School of Medicine Publications and Presentations

Abortion Access and Medically Complex Pregnancies Before and After Texas Senate Bill 8

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Objective: To evaluate how Texas health care professionals who care for patients experiencing medically complex pregnancies navigate abortion restrictions.

Methods: We conducted qualitative in-depth interviews with health care professionals across Texas who cared for patients with life-limiting fetal diagnoses or who had existing or developed health conditions that adversely affected pregnancy. We conducted the first round of interviews March-June 2021 and the second round of interviews January-May 2022 after the implementation of Texas Senate Bill 8 (SB8), which prohibited most abortions after detection of embryonic cardiac activity. We used inductive and deductive qualitative analysis to identify themes and changes in practice after the implementation of SB8.

Results: We conducted a total of 50 interviews: 25 before implementation of SB8 and 25 after the law's implementation. We interviewed 21 maternal-fetal medicine specialists, 19 obstetrician-gynecologists, eight physicians whose primary practice is the provision of abortion care, and two genetic counselors. Participants reported presenting their patients with information about health risks and outcomes of continued pregnancy in each policy period; however, counseling on these options was curtailed after implementation of SB8. Even in cases in which a patient's health and, in some cases, life would be compromised, narrow criteria for abortions at hospitals limited care before implementation of SB8, and criteria often became more stringent after implementation of SB8. Administrative approval processes and referrals for abortion delayed care and endangered patients' health, which worsened after in-state options were eliminated after implementation of SB8. Participants noted that patients with more limited resources who were unable to travel out of state often had to continue pregnancies, further increasing their risk of morbidity.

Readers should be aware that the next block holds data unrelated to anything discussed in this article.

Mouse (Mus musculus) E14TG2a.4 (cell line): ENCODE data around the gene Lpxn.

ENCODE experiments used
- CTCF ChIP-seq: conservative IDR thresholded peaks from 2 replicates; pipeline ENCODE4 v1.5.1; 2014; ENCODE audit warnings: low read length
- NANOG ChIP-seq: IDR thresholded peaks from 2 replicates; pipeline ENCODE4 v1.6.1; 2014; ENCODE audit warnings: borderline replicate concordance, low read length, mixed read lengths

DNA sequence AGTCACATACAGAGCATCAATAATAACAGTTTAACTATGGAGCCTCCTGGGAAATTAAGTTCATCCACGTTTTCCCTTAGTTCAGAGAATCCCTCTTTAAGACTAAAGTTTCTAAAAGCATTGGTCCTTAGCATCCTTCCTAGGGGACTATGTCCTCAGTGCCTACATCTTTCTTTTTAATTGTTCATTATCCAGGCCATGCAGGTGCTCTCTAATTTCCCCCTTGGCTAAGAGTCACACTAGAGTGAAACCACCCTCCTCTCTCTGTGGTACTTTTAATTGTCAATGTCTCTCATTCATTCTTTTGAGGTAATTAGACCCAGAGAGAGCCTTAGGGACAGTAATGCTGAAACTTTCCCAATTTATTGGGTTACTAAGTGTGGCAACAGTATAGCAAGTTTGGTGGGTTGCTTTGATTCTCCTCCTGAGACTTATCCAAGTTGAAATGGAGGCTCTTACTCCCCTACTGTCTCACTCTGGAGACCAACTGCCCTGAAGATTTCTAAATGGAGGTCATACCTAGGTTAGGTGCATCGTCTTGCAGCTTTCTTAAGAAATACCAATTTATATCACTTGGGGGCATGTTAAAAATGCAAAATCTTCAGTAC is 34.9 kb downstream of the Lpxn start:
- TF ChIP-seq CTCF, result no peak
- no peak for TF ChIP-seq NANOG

Conclusion: Texas health care professionals' abilities to provide evidence-based abortion care to patients with medically complex pregnancies were constrained by institutional policies, and care options narrowed further after implementation of SB8. Abortion restrictions limit shared decision making, compromise patient care, and put pregnant people's health at risk.


© 2023 by the American College of Obstetricians and Gynecologists. Published by Wolters Kluwer Health, Inc. All rights reserved.

Publication Title

Obstet Gynecol



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Mentor/PI Department

Obstetrics and Gynecology